My sweetheart acquired a beautiful antique silver and glass hip flask. Like my perfume bottle, and my silvery thimbles, it was made in Birmingham’s silver district, circa 1926. Infamous object, made for slipping into a trouser pocket or tucking into a garter belt. The silver base can be removed to use as a cup to share with good company, and the top is attached with a clever hinge that twists to open. It was a little tarnished and the cork inside needed replacing, so after about a year I got round to repairing it.
Absurdly, because I make our toothpaste, I never have any of the proper stuff around to polish my silver. I remedied this at a little shop in North London, having spotted a bit of convincing graphic design.
Reading the ingredients I could see it would make an excellent silver polish, but I won’t be brushing my teeth with it. Especially when I discovered its shocking pink contents! Perfect polish, no one shall mistake it for anything else, and yet it is arguably non-toxic. It smells like a freshly scrubbed hospital. Simply rub a bit on the silver with a soft cloth, the tarnish will come off as dull black marks onto the fabric. Rinse and polish with a clean cloth.
Beauty. It is awfully tempting to fill the hip flask with one of our homemade liqueurs and take it out on a date with my sweetheart. Also beneficial for drumming up one’s courage for something nervous, I should think, if I’ve watched enough old films. He’ll be lucky if I don’t make off with it.
Quince is another hedgerow fruit I’ve never tasted. Someone got to my dear friend’s favourite wild tree and picked it clean, so I bought a few.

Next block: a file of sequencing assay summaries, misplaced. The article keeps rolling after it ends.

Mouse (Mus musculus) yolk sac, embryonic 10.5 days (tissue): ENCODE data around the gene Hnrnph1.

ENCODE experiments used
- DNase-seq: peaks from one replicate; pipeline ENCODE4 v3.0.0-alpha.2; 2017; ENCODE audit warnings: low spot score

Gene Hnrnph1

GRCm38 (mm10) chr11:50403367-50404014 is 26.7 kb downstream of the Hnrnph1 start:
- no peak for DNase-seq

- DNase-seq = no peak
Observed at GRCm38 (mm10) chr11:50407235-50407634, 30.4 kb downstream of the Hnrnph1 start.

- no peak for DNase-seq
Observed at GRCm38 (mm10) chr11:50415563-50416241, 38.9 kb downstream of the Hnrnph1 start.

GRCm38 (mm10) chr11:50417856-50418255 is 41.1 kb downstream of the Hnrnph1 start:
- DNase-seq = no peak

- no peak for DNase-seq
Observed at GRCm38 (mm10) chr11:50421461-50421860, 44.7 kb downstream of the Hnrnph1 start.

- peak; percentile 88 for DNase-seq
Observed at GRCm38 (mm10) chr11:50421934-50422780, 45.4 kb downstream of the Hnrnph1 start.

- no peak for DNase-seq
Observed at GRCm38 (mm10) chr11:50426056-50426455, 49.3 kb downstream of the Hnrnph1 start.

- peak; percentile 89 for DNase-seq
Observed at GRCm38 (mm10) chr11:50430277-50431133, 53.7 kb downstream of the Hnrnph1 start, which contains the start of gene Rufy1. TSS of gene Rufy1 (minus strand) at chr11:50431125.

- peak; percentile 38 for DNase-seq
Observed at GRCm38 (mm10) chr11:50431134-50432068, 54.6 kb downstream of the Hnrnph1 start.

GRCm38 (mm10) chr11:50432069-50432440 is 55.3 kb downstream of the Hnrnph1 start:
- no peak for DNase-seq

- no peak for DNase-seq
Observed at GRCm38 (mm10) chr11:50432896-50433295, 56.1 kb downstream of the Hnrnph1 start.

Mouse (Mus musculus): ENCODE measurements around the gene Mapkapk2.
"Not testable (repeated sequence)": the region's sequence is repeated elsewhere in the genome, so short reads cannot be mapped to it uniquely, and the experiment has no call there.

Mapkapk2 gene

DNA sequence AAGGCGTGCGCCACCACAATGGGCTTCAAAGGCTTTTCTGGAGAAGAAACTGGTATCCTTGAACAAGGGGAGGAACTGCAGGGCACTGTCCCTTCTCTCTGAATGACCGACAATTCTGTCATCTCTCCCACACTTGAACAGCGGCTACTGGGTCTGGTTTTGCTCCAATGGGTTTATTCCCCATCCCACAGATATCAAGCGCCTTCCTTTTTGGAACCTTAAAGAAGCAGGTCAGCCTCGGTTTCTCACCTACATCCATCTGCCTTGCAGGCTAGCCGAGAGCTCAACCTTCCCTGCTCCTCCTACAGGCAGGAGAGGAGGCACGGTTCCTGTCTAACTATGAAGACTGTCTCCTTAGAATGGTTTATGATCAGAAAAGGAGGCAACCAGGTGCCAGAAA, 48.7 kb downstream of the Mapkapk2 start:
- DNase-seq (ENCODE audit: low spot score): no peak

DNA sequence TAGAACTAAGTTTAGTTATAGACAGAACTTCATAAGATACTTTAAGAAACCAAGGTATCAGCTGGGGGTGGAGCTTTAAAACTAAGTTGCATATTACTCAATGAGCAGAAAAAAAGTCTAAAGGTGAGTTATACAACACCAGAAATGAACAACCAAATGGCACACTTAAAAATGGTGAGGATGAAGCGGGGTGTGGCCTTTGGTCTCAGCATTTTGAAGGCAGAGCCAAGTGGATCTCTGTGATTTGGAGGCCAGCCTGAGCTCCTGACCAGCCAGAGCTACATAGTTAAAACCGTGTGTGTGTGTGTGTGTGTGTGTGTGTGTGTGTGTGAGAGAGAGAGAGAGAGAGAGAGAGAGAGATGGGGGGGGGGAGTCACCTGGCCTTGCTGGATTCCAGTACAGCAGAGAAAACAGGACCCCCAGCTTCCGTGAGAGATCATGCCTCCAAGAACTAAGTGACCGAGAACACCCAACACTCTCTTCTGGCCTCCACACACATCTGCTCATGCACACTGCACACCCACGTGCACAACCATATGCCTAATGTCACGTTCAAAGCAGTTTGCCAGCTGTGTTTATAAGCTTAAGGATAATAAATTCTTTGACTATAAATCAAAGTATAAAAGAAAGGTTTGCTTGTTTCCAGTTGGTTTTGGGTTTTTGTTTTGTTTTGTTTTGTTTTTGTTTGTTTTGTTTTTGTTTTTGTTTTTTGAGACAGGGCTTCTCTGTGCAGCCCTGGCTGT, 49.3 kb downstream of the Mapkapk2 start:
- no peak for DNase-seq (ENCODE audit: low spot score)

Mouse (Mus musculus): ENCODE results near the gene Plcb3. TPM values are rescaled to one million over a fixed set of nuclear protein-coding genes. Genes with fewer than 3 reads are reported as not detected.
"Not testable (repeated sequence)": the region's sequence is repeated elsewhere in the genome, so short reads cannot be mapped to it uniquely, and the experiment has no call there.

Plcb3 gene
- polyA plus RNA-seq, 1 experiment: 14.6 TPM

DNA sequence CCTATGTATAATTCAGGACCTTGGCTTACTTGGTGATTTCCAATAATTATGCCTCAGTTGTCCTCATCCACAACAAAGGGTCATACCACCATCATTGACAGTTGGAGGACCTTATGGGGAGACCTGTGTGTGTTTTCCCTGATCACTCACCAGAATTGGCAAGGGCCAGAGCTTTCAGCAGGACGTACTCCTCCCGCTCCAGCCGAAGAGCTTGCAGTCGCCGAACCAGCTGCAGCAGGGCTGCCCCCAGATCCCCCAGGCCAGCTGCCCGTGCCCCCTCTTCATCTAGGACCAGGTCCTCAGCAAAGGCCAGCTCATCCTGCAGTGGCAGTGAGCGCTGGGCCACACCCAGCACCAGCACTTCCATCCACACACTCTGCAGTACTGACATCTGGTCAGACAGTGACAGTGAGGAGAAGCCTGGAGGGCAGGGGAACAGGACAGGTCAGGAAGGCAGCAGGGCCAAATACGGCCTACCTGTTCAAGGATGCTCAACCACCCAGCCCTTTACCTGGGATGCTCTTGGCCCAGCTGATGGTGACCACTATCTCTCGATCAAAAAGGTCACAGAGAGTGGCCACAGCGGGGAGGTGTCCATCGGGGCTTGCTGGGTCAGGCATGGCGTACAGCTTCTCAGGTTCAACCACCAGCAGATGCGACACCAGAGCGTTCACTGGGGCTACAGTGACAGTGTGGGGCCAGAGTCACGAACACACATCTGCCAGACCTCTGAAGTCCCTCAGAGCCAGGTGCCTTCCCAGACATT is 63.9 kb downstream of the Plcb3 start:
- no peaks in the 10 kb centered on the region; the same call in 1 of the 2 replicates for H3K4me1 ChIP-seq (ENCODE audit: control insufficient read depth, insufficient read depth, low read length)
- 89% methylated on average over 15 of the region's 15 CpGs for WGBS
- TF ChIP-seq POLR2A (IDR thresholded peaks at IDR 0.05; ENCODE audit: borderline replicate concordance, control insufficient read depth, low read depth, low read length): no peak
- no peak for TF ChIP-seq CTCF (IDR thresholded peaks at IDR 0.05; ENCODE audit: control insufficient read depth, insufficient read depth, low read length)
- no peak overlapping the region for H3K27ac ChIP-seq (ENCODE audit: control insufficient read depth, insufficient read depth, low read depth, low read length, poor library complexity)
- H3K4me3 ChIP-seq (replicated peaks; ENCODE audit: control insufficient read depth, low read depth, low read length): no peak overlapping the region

They cut just like apples and pears.
Quince jelly would be so good. Very yellow, we imagine to ourselves. However we are overwhelmed with moving in a couple of weeks; the wonderful house in the countryside is ours! So jelly must wait til next year. Inspired by The Wonderful Weekend Book, we’ve set the quince to soak in brandy instead, waiting for the holidays. Star anise in one jar, cinnamon in another, vanilla beans all round. Oh, the sloe gin has turned a rosy shade after a day, and all the sloes have risen. Nettles infuse beside all of these, I shall be drinking it in hopes of finally getting over a very bad cough, and surviving the coming move.
Sloe gin is an enticing delicacy I’d heard of in snippets of conversation, caught in passing on a walk or while watching one of those British shows that make you want to move to the countryside. Slow gin? For a long while I wondered what sloes were. Some kind of sea vegetable? Roots? I met sloes for the first time over email, a surprisingly good medium for introductions that lead to passionate affairs, but that is another story. Our dear friend Sonny found the sloeberries in profusion, and sent me this photograph.
We spent this afternoon introducing the sloes to the gin. These have seen a light frost, so we didn’t prick the skins, just poured about an equal weight in sugar over them and filled the jar with the booze.
River Cottage Preserves has a simple recipe. I’ll keep shaking the jar to dissolve the sugar, and later on we’ll taste it, weekly it says, well, that shouldn’t be too much of a chore. In a few weeks the sloes can be strained out, and then we must be patient for as long as possible before we drink it. A whole eighteen months sounds like an eternity.
After traveling so much the last couple of weeks, we finally had a day at home to take care of details. I see a thousand things demanding my attention, but once I’d restored the house a little I turned to the elderflower still infusing, neglected, golden in vodka.
Before elderflower season came to an end, we picked just a few more flowerheads. In a kilner jar we drowned them in vodka. There they stayed, infusing for the summer. These many months later, I strained out the flowers and added sugar to sterile bottles.
Then the children helped me to ladle in the infusion. I’ll give it a gentle shake now and then, to help the sugar dissolve. My sweetheart and I will taste the elderflower liqueur before winter.
Hopefully next year we’ll catch the elderberries as well.